Home' LAPTOP Magazine : August 2011 Contents Show Me the Money
Want some backing for your great idea or to invest in one? Check out these services.
LoCation: New York, NY
Kickstarter provides a low-risk way for app makers,
artists, designers, and others to start projects
(including restaurants) and obtain funding quickly.
Potential ideas run the gamut from documentary
films and video games to smartphone accessories.
Funding goals and the time frame for meeting
them are set by the project owner. Intellectual
property rights are also solely kept by those
creating the project.
Kickstarter members make pledges to projects
they like by providing credit card info via an Amazon
account. What’s in it for those who pledge funds?
Freebies such as T-shirts and mugs are offered
up—and project creators often give away first-run
units if a product gets made.
When a project fails to reach its stated goals
by the allotted time, the pledgers are not charged.
Conversely, if the target funding is achieved, all
parties involved are billed. Kickstarter does keep
5 percent of the funds raised. The projects listed
on Kickstarter are typically within the $5,000 to
$10,000 rage, though successful projects such
as the Glif have pulled in as much as $137,000.
LoCation: San Francisco, CA
IndieGoGo’s crowdfunding projects, known as
campaigns, can be created by anyone. According
to the company, campaigns fall into three major
areas: creative, entrepreneurial, and cause-based.
As one might expect, creative campaigns encompass
anything from documentary filmmaking and theater
production to novel writing. Cause-based ideas
center on a charitable purpose. Entrepreneurial
projects have the goal of fundraising to launch a
business or product. Those businesses are split
into categories: food, mobile, small business,
sports, and technology.
Creating a campaign is free, and campaign owners
keep control over all of their intellectual property.
All funding goals and time deadlines are set by
owners as well. IndiGoGo will take a 4-percent cut
of successful fundraisers, but if a given campaign
is unsuccessful the service will acquire 9 percent
of any funds donated within the funding period.
IndieGoGo withholds 9 percent of funds raised
from a campaign’s creation and will return 5
percent if funding is successful, so there’s no
financial risk to the owner.
People who wish to support a campaign can
contribute funding via PayPal, credit card, or written
checks. Campaign owners have immediate access to
money raised from the beginning, minus IndieGoGo
fees. IndieGoGo also encourages campaign owners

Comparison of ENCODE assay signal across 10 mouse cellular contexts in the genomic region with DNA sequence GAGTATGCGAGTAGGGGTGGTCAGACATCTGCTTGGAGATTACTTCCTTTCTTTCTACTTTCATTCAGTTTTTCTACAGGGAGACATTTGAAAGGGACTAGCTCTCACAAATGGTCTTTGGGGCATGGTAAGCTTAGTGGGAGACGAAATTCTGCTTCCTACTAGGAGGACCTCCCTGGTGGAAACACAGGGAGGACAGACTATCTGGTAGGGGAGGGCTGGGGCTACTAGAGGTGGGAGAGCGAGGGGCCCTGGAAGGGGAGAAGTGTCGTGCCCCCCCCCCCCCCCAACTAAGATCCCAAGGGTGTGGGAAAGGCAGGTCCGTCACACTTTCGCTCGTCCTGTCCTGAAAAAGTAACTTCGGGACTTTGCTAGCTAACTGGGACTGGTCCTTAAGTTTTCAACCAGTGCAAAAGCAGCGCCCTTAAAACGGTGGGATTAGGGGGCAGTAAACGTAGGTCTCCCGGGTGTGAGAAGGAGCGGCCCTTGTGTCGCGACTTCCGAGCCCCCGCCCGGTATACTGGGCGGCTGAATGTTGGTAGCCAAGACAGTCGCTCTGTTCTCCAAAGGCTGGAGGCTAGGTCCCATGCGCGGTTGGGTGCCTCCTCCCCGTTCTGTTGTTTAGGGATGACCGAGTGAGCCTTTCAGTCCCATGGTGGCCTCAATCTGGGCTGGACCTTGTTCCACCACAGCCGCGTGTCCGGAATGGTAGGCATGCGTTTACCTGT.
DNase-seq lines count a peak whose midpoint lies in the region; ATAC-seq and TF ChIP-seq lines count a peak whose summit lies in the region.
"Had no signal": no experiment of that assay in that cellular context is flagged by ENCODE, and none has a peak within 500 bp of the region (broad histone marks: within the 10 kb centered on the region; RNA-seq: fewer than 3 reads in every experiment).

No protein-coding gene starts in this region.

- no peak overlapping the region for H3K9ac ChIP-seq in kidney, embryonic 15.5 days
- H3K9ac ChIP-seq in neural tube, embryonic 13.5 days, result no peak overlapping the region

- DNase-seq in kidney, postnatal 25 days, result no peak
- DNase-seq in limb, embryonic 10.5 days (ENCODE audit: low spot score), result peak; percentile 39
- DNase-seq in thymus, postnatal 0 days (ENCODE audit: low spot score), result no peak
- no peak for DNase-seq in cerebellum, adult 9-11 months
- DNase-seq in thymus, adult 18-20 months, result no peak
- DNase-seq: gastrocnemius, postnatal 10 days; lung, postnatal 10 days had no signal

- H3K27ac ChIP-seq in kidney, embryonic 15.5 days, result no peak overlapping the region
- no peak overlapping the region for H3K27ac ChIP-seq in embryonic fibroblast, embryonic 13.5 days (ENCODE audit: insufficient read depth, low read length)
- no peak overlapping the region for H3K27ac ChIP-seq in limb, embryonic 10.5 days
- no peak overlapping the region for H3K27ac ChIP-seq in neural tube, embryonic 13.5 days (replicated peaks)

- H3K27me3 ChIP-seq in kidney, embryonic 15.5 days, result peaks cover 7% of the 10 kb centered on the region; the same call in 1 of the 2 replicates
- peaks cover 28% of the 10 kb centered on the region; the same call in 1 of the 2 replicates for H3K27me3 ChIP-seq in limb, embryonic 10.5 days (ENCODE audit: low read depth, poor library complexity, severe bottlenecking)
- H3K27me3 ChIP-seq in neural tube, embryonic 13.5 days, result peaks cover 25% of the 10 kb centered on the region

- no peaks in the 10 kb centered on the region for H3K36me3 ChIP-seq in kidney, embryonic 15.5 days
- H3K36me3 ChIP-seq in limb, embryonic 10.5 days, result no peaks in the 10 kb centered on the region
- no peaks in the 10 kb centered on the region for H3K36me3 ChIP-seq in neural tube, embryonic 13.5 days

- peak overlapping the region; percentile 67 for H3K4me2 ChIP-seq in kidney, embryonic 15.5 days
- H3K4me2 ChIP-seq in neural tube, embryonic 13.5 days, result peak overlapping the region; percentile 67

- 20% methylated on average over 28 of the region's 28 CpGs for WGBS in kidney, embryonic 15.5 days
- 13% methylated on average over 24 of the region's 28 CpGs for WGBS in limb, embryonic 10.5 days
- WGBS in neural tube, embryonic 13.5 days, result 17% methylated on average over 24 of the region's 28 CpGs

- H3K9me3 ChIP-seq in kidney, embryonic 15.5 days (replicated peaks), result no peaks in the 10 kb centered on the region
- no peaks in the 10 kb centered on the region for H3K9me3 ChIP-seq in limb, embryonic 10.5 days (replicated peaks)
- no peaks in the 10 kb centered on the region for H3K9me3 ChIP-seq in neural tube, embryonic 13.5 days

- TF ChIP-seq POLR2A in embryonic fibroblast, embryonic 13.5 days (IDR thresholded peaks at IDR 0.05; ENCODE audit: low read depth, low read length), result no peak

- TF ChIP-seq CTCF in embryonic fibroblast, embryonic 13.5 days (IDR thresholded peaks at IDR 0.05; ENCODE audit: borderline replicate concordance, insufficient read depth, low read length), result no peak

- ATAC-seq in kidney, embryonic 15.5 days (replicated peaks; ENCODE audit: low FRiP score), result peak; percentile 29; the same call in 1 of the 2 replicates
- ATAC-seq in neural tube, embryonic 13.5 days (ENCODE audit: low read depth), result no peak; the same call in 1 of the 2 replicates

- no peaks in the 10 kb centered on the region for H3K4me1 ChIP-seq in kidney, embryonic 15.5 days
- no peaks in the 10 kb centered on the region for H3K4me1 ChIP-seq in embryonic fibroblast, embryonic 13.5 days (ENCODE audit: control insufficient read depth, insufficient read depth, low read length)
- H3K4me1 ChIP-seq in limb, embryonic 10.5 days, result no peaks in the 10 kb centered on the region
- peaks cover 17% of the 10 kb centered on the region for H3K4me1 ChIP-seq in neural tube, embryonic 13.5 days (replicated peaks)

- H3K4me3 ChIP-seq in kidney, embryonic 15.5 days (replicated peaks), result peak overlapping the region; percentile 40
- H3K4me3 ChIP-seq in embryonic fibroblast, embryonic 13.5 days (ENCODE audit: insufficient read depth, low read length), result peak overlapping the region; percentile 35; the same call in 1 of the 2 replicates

to offer incentives for funders, such as freebies, a
chance to get products ahead of launch, and even
input during the design process.
LoCation: Los Angeles, CA
Created to provide the tools entrepreneurs need
to get their startup off the ground, ProFounder
guides individuals and fledgling companies
through the entire fundraising process. First,
the site prompts users to investigate investment
rules specific to their location. Next, the service
provides help in crafting a winning pitch, drafting
the terms of investments for up to 35 investors,
and building a fundraising page. ProFounder will
then help users promote their page to the public,
and later manage payments to investors. Besides
the usual incentives for investors, such as early
access to products and marketing merchandise,
funders will receive a share of the profit if a
company does well.
ProFounder screens potential entrepreneurs for
fraud and to weed out those that don’t seem ready
yet. Collecting pledges online will cost you $100,
and you have 30 days to reach your funding goal.
If you fall short, you get nothing. If you reach your
goal, ProFounder will charge you $1,000 more to
facilitate customer service, record keeping, and
maintenance of your online account.
LoCation: Palm Beach County, FL
Launched by Sally Miller Outlaw and Andrew
Rachmell of Palm Beach County, Florida,
Peerbackers follows much the same model of
IndieGoGo, Kickstarter, and ProFounder. Users
can start projects and post a funding page with
related pitch on the Peerbacker website. The free
service uses a review process to select potential
clients; entrepreneurs submit their ideas to the site
to become a member, clearly outlining the goal
for the funds (to build a website, to buy a piece
of equipment, etc.). Startups are encouraged to
submit photos and videos of their fundraising plea.
Projects currently are separated into categories
such as art, film, food, music, mobile apps/
gaming, and technology.
You must reach 80 percent of your stated goal
in 15 to 90 days to receive pledged funds, which
can be submitted via PayPal, MasterCard, or Visa.
Anyone can fund a project, and there is no limit to
the funds that can be raised, though Peerbackers
recommends a goal of $25,000 or less. Project
owners receive payments immediately via PayPal.
Peerbackers will take a 5-percent fee of all funds
raised toward your project. A paid membership
option is available to startups for $60 per year, and
it gives you discounts on products and services
to help get you started and makes your page a
Laptop | august 2011
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